Term Insurance Versus Whole Life Insurance

Term Insurance Versus Whole Life Insurance

Life insurance, for most people, is a necessary safety net for their loved ones.  If you are not alive to help your dependents pay for funeral costs, mortgage payments, credit cards bills, college expenses and more, their standard of living is at serious risk.  Life insurance helps fill the gap of the income that would go missing if you were gone.  Most of our clients understand that need, however where it gets difficult is then figuring out which type of insurance is best for your needs.


There are two main types of insurance, term and permanent.  Each of those then breaks down further, but for sake of simplicity, this article will speak in general terms about the two main types.


Term Life insurance



The basics:


Term insurance is the simplest form of life insurance and is the most affordable; however, it has an end date.  Depending on your age, 30 years is typically the longest policy length available.  It is the purest form of life insurance and simply provides a death benefit to your beneficiaries if you die prematurely (before the term period is over).  There are no other values assigned to the policy.  Term life insurance policies typically are offered in 10, 20 and 30-year periods with a fixed cost (premium) during the same period.  Regardless of the type of insurance, cost will be dependent on your health, if you smoke, your age and your gender.  Women tend to pay less for insurance then men.  It doesn’t offset wage inequality but a win nonetheless.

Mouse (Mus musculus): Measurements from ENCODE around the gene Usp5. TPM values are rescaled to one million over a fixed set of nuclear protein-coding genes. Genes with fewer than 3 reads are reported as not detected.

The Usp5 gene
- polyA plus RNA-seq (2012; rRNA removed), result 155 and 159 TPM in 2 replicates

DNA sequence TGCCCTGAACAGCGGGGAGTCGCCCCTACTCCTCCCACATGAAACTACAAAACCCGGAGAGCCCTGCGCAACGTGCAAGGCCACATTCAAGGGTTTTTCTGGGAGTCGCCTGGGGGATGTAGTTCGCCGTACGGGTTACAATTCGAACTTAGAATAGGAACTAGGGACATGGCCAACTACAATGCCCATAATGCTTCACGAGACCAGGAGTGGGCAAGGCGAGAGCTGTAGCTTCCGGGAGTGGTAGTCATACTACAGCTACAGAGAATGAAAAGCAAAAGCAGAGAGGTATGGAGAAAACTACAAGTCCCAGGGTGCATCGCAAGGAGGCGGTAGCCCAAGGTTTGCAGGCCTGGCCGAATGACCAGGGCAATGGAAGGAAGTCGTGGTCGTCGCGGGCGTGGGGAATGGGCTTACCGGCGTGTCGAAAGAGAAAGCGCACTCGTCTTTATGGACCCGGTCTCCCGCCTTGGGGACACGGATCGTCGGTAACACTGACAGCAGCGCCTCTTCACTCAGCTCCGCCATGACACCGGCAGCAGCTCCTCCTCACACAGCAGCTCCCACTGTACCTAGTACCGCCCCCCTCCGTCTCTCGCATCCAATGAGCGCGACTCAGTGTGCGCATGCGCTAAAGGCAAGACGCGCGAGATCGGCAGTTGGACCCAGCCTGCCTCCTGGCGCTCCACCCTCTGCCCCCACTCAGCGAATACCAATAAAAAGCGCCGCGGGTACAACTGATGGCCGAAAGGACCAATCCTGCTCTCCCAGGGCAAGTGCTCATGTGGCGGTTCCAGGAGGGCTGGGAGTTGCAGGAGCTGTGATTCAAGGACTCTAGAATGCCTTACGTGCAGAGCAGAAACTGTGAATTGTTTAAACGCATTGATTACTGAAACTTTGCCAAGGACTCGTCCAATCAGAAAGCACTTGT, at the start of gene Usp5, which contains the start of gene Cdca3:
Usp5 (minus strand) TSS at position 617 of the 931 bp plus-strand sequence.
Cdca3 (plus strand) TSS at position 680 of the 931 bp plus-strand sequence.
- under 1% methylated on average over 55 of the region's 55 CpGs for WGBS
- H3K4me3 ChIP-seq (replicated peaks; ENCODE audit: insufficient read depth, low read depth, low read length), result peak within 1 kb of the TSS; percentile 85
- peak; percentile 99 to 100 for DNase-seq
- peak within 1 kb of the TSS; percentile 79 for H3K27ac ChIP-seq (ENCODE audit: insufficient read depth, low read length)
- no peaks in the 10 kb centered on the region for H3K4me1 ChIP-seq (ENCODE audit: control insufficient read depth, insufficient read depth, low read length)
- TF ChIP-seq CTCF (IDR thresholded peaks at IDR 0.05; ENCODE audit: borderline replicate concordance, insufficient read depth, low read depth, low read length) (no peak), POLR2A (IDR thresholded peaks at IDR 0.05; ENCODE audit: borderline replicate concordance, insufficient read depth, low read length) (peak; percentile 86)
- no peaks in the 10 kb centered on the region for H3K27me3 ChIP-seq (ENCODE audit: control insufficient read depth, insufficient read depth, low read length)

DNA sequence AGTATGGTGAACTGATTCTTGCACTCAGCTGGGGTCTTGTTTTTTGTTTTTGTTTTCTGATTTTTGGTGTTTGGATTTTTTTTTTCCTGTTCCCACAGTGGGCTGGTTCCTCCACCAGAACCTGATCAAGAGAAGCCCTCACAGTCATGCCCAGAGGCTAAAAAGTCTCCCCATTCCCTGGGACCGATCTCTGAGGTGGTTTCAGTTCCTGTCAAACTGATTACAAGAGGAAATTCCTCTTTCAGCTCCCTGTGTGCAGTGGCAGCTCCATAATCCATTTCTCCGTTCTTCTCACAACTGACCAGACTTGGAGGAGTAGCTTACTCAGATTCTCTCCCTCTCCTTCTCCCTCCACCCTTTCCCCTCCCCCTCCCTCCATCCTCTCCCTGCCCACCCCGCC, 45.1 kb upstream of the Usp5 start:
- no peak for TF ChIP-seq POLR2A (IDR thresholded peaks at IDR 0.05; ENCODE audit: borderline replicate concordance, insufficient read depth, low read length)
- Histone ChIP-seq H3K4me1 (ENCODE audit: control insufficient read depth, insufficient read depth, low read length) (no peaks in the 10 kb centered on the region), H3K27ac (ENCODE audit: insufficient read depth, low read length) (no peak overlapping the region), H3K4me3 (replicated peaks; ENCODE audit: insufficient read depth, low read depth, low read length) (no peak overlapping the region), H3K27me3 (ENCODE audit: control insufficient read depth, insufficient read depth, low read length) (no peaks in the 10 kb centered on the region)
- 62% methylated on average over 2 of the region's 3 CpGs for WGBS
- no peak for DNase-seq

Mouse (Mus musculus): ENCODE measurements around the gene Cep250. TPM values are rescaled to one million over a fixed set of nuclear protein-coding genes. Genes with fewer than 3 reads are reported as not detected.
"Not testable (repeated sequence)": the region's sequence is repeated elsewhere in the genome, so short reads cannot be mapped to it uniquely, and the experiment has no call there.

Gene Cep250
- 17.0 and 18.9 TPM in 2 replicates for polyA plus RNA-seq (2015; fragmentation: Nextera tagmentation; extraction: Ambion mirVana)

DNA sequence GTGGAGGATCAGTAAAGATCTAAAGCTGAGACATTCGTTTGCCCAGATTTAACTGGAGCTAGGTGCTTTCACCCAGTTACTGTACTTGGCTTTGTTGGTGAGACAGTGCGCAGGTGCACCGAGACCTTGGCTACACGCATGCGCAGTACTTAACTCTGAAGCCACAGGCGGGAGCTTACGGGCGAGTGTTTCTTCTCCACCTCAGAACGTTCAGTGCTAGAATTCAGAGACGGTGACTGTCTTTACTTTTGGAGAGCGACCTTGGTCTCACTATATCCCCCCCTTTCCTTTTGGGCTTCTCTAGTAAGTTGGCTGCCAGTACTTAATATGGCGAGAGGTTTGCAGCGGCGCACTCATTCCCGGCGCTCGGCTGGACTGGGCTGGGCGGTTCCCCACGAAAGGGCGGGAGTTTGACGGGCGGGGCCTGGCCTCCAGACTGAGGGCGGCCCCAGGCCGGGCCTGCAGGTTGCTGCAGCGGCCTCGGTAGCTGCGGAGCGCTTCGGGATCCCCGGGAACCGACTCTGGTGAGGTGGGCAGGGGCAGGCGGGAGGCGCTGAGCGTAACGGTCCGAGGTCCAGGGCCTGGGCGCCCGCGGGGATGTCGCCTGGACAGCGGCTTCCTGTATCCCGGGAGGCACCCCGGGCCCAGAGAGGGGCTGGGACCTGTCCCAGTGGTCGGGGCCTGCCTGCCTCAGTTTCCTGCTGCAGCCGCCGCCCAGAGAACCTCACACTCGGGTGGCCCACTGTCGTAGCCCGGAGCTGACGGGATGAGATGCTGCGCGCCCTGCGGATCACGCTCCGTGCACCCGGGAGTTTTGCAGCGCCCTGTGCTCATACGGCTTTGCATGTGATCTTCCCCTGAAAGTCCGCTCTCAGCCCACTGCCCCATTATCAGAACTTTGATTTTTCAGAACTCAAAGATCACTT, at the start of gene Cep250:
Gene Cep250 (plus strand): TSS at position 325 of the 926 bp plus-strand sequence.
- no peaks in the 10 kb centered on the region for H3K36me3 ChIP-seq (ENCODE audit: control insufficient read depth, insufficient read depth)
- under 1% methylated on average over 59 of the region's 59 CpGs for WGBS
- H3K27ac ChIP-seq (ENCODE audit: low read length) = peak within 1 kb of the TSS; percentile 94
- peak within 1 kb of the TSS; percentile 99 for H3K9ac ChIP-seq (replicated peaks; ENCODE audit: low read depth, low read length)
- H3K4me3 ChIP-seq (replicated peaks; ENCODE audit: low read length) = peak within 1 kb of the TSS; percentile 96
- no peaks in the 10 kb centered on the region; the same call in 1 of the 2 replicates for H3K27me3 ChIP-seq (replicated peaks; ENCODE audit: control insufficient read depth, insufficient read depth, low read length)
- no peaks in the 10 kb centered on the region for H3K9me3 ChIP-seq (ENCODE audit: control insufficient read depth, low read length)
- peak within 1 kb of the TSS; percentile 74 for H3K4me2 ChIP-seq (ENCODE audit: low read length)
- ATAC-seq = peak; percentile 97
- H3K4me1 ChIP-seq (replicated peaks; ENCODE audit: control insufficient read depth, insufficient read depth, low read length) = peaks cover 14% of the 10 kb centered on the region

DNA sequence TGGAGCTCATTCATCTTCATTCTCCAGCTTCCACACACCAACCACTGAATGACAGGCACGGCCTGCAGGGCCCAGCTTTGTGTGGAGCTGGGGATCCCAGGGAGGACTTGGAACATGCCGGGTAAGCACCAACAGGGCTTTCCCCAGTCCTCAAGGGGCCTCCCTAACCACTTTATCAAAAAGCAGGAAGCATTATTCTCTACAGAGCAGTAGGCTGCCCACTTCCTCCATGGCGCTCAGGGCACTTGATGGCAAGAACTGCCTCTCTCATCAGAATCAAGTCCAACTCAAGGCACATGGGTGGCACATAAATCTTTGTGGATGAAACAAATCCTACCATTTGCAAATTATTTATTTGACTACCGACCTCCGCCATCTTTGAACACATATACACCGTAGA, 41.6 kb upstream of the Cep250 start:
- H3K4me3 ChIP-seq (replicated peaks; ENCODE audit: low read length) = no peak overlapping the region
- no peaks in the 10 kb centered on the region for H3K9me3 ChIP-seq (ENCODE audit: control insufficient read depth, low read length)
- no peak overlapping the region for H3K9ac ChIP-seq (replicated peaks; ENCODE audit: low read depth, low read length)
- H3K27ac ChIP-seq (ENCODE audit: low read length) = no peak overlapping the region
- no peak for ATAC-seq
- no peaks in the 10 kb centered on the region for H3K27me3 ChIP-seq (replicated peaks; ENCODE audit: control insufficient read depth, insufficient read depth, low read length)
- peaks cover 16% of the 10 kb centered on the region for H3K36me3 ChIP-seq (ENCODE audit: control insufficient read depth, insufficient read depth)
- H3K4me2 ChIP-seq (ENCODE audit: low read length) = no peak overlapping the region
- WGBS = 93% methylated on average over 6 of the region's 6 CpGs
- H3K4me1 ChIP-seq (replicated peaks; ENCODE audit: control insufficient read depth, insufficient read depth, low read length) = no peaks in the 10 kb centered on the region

Things to consider:


  • Choose a term period that matches your need. For most people that may match to their desired retirement year or the year that they expect their children to be independent.  For example, if your youngest child is 10, a 20-year term started today would last until they are 30.  Hopefully by that point they will not be financially dependent on you…hopefully.
  • Choose a large enough death benefit. You will want to consider things like your lost income, whether you want to pay off certain debts like a mortgage, whether you want to cover potential college expenses, and the potential higher expense of things like child care in your absence.  Add the categories that apply together to estimate your needed death benefit.  Warning, the number may get very large.  It is not uncommon to see death benefits in excess of $1,000,000.  A rule of thumb is to have a death benefit at least equal to 10 times your salary. e
  • Compare several insurance company’s rates. Make sure to compare apples to apples.  Policy premiums are determined by your age, gender, health class, death benefit, and term length.
  • Consider working with an advisor at SJK Wealth Management that can help determine these amounts with you.



Permanent Life Insurance



The basics: